LAS CRUCES, New Mexico - The jury in the murder retrial of Tai Chan got a better idea of the firearm training Chan received during his time as a Santa Fe County sheriff's deputy.
Chan is accused of shooting and killing fellow deputy Jeremy Martin after an argument in 2014. It happened while the men were spending the night at the Hotel Encanto in Las Cruces after transporting a prisoner to Arizona.
Chan's first trial ended in a mistrial when the jury was unable to reach a verdict.
The first witness called to testify by the prosecution was Santa Fe Sheriff's Office Major Gabriel Gonzalez.
Gonzalez said Chan and another deputy, not Martin, were originally supposed to go on the transport together, but the other deputy fell ill.
Gonzalez said Martin volunteered to go instead, adding he was always volunteering to work overtime.
The prosecution argues Chan shot at Martin multiple times as Martin was running away. Gonzalez said it is against department policy to discharge a firearm at someone fleeing.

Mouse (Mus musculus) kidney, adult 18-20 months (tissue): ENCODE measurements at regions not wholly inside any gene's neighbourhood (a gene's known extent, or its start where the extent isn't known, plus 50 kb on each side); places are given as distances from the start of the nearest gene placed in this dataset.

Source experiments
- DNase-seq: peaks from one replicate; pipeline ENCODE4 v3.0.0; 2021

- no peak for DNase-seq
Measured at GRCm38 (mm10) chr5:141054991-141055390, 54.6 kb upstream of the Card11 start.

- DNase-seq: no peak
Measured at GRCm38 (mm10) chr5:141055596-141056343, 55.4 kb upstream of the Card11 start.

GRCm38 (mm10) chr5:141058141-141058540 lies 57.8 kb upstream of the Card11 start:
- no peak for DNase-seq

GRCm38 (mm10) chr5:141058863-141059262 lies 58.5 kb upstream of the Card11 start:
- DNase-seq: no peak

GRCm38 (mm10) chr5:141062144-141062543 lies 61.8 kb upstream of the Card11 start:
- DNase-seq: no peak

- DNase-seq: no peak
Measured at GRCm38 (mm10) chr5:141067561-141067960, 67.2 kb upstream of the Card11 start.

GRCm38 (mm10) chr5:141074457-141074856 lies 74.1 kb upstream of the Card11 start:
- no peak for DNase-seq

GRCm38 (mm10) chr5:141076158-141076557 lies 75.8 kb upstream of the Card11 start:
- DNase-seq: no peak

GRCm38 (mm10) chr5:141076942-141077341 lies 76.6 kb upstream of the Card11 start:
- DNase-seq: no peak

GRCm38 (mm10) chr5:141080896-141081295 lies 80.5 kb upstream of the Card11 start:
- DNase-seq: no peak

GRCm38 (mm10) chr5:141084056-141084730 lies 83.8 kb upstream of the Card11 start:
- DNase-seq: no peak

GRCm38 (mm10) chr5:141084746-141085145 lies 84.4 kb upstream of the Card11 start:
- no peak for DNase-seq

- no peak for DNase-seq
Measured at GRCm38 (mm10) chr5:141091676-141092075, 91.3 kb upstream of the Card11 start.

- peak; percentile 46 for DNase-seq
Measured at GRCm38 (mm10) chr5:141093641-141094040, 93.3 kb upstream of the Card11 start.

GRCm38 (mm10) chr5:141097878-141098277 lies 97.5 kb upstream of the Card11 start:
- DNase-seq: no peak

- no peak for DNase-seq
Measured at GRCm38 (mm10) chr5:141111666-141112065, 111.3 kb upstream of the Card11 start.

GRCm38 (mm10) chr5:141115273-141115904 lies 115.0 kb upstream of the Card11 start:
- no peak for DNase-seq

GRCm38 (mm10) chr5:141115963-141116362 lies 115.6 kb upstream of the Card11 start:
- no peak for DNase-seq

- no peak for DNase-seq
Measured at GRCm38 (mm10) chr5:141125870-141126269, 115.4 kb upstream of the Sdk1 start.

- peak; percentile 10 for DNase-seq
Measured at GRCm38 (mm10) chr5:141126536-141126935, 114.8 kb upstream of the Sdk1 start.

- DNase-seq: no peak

The defense argued deputies are trained how to confront an armed assailant. They are also trained on how to disarm them. Gonzalez said deputies are trained to fire on the threat, until the threat is stopped.
Deputy District Attorney Gerald Byers asked Gonzalez if "there a normal distance is associated with that?"
Gonzalez replied, "It's a weapon retention move for me. If you're within reaching distance to grab my hands - hands are what kill."
Byers later asked Gonzalez, "What is the policy for using a firearm while under the influence of alcohol?"
Gonzalez replied, "You aren't supposed to use a firearm while under the influence of alcohol."
During the first trial, witnesses who spent the evening with Chan and Martin in Las Cruces said the deputies had been drinking and arguing.
The defense argues Martin and Chan got into a fight and a struggle for a weapon ensued. Chan shot Martin in self-defense, the defense attorney said during opening arguments.